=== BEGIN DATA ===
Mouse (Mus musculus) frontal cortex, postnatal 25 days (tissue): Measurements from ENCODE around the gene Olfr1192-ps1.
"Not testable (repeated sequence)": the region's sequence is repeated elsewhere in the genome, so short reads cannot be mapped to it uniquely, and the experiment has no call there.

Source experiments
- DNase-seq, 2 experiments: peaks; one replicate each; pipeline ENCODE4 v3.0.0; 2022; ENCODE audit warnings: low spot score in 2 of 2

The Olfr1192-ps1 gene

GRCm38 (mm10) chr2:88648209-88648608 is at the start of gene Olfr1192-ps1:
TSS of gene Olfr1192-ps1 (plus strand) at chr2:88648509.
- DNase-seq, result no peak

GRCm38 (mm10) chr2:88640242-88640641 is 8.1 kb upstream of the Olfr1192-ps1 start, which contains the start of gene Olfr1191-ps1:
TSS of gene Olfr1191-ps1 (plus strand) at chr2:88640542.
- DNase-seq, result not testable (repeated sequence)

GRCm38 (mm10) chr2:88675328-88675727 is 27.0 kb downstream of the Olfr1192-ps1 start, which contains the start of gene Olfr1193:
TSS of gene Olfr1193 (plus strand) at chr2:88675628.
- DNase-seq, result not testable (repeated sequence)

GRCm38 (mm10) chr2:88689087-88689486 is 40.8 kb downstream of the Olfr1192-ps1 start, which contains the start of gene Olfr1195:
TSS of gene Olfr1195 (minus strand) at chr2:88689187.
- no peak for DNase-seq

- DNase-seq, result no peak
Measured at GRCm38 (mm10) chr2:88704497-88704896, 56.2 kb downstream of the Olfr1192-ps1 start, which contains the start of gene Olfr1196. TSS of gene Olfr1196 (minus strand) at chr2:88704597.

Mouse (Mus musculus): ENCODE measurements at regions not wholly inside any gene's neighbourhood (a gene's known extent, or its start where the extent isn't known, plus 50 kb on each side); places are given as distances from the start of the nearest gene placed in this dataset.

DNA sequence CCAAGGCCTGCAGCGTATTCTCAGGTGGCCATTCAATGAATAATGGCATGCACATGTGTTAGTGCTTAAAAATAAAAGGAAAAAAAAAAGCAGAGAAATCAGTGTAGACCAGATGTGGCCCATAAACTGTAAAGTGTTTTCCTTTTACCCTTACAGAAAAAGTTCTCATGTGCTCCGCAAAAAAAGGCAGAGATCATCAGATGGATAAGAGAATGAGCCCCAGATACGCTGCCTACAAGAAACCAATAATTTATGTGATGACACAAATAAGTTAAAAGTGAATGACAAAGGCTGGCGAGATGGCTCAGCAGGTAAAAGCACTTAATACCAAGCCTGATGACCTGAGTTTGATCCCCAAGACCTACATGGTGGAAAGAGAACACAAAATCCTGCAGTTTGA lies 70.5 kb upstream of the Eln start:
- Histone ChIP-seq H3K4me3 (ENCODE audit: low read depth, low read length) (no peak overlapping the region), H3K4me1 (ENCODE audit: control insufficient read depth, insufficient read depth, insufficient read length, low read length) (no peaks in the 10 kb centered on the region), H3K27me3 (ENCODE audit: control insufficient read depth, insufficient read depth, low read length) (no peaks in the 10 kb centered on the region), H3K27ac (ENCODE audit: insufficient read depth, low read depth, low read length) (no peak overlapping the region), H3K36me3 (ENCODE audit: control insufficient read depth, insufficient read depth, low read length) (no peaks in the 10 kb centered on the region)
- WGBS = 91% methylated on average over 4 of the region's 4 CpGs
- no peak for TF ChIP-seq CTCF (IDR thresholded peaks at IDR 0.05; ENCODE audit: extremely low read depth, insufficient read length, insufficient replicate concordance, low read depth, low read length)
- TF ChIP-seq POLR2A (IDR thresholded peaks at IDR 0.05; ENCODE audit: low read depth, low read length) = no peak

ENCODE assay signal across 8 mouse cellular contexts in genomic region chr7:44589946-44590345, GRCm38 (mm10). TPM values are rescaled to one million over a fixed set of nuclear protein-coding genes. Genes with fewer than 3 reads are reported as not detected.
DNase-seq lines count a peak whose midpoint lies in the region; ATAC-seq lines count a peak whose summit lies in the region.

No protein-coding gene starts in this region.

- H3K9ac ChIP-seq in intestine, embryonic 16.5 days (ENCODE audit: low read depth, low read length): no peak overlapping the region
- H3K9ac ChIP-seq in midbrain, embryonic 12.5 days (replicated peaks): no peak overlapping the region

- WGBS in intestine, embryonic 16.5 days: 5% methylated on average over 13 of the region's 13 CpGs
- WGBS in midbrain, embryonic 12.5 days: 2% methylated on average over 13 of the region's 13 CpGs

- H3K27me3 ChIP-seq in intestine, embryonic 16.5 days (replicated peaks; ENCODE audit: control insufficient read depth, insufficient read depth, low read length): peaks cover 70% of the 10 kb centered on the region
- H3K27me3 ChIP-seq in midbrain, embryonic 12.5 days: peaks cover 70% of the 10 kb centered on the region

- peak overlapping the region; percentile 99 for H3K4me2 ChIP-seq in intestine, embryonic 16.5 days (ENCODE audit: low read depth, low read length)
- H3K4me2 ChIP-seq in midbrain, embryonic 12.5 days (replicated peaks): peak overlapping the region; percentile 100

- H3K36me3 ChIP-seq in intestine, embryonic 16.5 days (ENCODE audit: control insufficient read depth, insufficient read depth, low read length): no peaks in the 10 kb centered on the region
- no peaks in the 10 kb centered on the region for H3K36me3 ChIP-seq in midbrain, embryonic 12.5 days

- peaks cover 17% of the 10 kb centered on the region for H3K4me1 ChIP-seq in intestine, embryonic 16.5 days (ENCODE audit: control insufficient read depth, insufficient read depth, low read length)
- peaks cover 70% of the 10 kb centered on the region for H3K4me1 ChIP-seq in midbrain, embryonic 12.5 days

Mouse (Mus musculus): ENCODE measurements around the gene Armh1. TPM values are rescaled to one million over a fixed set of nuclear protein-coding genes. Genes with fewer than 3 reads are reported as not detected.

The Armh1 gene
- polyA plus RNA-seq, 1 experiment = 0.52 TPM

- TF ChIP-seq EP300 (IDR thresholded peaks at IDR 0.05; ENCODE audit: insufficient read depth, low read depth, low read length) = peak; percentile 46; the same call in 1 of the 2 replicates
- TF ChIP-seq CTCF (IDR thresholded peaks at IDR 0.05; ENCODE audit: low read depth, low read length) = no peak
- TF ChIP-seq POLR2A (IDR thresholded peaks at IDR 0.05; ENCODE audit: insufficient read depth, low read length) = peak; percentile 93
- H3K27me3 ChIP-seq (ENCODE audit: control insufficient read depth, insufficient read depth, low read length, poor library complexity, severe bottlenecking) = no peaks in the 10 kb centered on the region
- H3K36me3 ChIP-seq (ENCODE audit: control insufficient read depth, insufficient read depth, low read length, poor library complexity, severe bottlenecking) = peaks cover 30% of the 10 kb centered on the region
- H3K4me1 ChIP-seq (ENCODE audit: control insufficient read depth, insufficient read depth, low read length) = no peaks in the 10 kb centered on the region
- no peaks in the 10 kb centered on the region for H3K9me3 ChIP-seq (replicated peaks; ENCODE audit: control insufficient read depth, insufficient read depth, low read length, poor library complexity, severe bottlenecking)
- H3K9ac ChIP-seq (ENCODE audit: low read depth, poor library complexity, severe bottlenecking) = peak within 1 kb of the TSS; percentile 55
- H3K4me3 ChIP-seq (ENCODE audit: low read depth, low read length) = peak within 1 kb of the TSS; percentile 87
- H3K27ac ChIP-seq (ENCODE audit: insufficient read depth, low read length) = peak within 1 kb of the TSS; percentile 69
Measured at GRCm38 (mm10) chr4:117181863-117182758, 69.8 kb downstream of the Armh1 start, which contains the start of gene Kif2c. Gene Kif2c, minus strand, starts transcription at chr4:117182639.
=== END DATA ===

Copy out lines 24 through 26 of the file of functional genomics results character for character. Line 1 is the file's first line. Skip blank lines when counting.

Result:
- no peak for TF ChIP-seq CTCF (IDR thresholded peaks at IDR 0.05; ENCODE audit: extremely low read depth, insufficient read length, insufficient replicate concordance, low read depth, low read length)
- TF ChIP-seq POLR2A (IDR thresholded peaks at IDR 0.05; ENCODE audit: low read depth, low read length) = no peak

ENCODE assay signal across 8 mouse cellular contexts in genomic region chr7:44589946-44590345, GRCm38 (mm10). TPM values are rescaled to one million over a fixed set of nuclear protein-coding genes. Genes with fewer than 3 reads are reported as not detected.